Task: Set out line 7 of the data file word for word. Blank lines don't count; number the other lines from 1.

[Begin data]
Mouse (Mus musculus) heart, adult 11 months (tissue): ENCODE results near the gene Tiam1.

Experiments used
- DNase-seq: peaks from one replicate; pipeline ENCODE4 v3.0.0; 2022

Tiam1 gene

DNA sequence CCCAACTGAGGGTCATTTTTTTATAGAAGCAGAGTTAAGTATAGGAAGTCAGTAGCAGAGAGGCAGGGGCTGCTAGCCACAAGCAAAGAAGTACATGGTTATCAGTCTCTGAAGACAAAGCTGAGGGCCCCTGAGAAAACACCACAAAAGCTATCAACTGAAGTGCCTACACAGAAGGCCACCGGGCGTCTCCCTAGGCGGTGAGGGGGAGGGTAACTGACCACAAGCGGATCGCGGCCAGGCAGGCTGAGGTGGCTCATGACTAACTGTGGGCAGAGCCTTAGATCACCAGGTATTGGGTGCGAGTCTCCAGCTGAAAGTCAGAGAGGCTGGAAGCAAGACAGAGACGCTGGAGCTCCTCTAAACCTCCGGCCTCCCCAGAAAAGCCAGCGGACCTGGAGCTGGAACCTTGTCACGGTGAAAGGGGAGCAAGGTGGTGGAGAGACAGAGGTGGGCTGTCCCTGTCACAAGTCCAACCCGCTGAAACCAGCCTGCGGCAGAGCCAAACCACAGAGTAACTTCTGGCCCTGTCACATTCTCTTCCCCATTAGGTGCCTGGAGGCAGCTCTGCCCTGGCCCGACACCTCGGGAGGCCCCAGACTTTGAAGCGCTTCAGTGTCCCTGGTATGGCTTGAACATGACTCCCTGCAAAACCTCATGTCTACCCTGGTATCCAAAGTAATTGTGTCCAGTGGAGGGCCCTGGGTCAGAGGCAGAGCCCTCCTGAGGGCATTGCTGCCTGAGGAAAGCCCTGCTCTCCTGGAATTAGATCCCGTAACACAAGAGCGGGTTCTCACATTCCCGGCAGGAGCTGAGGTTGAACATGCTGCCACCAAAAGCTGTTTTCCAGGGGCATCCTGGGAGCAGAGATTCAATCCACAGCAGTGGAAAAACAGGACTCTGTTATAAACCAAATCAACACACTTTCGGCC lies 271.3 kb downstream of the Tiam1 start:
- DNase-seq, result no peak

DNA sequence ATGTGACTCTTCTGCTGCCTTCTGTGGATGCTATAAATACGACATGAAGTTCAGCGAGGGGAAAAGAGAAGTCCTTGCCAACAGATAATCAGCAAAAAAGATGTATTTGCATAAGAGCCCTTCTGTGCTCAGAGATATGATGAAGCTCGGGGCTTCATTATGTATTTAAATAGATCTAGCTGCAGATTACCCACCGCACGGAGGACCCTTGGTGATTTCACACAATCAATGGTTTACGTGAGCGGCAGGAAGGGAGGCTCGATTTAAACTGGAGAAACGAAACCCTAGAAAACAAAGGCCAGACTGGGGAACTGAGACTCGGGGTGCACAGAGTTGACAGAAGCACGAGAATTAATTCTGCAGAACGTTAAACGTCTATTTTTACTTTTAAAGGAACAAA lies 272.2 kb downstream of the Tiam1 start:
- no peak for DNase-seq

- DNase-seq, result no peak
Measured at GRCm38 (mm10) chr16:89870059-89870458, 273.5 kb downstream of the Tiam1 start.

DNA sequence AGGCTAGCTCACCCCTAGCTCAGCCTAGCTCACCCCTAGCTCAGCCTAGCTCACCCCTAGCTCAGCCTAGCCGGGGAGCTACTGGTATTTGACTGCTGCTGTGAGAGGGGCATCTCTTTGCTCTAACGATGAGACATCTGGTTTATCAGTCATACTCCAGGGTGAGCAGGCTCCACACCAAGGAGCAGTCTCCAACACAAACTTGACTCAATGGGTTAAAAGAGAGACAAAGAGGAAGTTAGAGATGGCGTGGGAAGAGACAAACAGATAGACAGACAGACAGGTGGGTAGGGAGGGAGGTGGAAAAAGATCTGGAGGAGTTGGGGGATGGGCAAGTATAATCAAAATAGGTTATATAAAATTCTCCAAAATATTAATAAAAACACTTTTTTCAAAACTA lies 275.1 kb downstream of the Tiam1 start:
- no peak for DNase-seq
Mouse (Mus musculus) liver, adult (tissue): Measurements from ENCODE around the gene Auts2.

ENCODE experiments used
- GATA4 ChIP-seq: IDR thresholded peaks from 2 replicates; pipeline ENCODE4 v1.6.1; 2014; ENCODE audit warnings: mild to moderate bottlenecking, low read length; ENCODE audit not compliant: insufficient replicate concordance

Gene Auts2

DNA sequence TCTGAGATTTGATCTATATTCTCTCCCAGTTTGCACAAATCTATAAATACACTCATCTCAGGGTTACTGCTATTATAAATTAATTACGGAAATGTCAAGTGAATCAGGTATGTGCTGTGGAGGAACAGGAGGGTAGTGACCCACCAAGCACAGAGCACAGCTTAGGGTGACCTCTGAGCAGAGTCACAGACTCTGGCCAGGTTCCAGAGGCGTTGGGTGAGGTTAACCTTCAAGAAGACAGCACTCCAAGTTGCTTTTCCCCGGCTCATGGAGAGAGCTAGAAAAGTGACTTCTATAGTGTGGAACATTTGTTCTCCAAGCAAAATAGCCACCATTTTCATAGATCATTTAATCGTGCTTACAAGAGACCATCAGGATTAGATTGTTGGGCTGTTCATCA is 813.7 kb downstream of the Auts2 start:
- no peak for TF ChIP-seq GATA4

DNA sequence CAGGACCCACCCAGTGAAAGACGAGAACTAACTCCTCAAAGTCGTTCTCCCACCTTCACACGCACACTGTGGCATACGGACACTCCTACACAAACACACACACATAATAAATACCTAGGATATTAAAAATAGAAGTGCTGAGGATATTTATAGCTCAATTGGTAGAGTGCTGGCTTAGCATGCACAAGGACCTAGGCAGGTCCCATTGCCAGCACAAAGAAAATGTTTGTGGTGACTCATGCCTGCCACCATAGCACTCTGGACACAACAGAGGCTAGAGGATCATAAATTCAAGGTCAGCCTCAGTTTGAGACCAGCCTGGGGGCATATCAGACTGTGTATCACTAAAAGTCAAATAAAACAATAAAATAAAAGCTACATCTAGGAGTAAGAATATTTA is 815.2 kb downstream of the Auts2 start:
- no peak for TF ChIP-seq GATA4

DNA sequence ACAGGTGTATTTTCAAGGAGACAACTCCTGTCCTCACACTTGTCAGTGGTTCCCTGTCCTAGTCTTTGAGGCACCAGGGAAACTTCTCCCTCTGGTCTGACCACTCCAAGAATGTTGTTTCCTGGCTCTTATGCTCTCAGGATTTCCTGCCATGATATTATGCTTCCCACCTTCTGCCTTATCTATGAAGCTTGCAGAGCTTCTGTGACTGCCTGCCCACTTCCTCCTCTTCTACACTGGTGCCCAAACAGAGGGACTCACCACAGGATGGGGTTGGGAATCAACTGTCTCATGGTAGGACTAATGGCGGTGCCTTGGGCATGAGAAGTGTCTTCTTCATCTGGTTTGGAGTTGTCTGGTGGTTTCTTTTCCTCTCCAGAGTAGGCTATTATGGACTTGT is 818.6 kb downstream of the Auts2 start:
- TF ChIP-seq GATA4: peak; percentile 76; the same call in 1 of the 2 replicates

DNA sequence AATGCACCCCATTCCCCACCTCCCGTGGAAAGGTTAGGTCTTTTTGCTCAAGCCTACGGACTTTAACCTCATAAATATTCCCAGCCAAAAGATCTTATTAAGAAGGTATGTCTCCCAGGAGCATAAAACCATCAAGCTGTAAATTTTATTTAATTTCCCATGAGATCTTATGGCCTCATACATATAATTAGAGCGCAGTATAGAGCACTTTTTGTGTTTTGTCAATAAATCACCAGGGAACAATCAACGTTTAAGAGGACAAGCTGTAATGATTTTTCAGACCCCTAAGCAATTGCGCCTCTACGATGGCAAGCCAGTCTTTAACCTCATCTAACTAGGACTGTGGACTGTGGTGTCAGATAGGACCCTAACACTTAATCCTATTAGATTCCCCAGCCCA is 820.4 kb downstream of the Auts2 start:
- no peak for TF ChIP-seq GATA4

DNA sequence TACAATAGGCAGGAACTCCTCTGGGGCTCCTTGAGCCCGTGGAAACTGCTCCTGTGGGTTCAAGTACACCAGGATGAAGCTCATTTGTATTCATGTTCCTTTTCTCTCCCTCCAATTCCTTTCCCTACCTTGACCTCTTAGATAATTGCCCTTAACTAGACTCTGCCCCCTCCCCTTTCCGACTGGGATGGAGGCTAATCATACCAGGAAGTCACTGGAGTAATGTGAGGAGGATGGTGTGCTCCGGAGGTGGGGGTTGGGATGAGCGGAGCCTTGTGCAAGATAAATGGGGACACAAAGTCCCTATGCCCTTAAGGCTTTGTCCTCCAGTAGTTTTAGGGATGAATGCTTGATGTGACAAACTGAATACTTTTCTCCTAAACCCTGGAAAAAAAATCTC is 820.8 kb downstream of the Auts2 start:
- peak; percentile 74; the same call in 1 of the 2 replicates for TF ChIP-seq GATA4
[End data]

DNA sequence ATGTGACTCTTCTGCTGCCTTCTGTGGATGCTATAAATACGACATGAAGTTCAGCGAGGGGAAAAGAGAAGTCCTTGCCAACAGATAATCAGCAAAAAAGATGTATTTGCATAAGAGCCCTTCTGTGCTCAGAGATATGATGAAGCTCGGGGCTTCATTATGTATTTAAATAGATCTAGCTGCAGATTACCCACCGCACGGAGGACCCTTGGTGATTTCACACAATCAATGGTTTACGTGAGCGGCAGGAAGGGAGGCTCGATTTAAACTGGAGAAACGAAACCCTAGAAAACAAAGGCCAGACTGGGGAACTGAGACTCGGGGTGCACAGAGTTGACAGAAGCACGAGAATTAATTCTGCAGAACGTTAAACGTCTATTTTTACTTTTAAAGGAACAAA lies 272.2 kb downstream of the Tiam1 start: